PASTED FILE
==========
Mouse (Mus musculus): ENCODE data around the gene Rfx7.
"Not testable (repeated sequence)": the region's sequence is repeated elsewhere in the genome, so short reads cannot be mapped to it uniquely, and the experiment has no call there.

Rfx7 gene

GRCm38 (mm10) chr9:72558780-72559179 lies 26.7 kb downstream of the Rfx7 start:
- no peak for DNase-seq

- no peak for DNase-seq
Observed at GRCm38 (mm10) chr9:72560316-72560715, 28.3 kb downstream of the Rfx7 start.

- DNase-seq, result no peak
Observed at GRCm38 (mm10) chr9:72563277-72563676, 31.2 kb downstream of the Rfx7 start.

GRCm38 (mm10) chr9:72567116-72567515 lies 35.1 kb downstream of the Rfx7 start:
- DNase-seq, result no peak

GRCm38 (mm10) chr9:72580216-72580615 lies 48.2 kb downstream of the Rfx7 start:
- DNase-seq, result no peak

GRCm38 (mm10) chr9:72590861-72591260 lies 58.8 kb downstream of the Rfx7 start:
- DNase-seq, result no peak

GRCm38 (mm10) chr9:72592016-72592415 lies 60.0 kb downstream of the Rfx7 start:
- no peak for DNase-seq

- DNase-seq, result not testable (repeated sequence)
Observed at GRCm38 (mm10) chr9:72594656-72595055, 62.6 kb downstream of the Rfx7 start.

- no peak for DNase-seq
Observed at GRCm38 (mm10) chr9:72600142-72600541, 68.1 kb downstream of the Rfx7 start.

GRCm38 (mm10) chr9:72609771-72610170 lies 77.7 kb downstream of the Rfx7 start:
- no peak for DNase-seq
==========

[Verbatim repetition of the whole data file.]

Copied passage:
Mouse (Mus musculus): ENCODE data around the gene Rfx7.
"Not testable (repeated sequence)": the region's sequence is repeated elsewhere in the genome, so short reads cannot be mapped to it uniquely, and the experiment has no call there.

Rfx7 gene

GRCm38 (mm10) chr9:72558780-72559179 lies 26.7 kb downstream of the Rfx7 start:
- no peak for DNase-seq

- no peak for DNase-seq
Observed at GRCm38 (mm10) chr9:72560316-72560715, 28.3 kb downstream of the Rfx7 start.

- DNase-seq, result no peak
Observed at GRCm38 (mm10) chr9:72563277-72563676, 31.2 kb downstream of the Rfx7 start.

GRCm38 (mm10) chr9:72567116-72567515 lies 35.1 kb downstream of the Rfx7 start:
- DNase-seq, result no peak

GRCm38 (mm10) chr9:72580216-72580615 lies 48.2 kb downstream of the Rfx7 start:
- DNase-seq, result no peak

GRCm38 (mm10) chr9:72590861-72591260 lies 58.8 kb downstream of the Rfx7 start:
- DNase-seq, result no peak

GRCm38 (mm10) chr9:72592016-72592415 lies 60.0 kb downstream of the Rfx7 start:
- no peak for DNase-seq

- DNase-seq, result not testable (repeated sequence)
Observed at GRCm38 (mm10) chr9:72594656-72595055, 62.6 kb downstream of the Rfx7 start.

- no peak for DNase-seq
Observed at GRCm38 (mm10) chr9:72600142-72600541, 68.1 kb downstream of the Rfx7 start.

GRCm38 (mm10) chr9:72609771-72610170 lies 77.7 kb downstream of the Rfx7 start:
- no peak for DNase-seq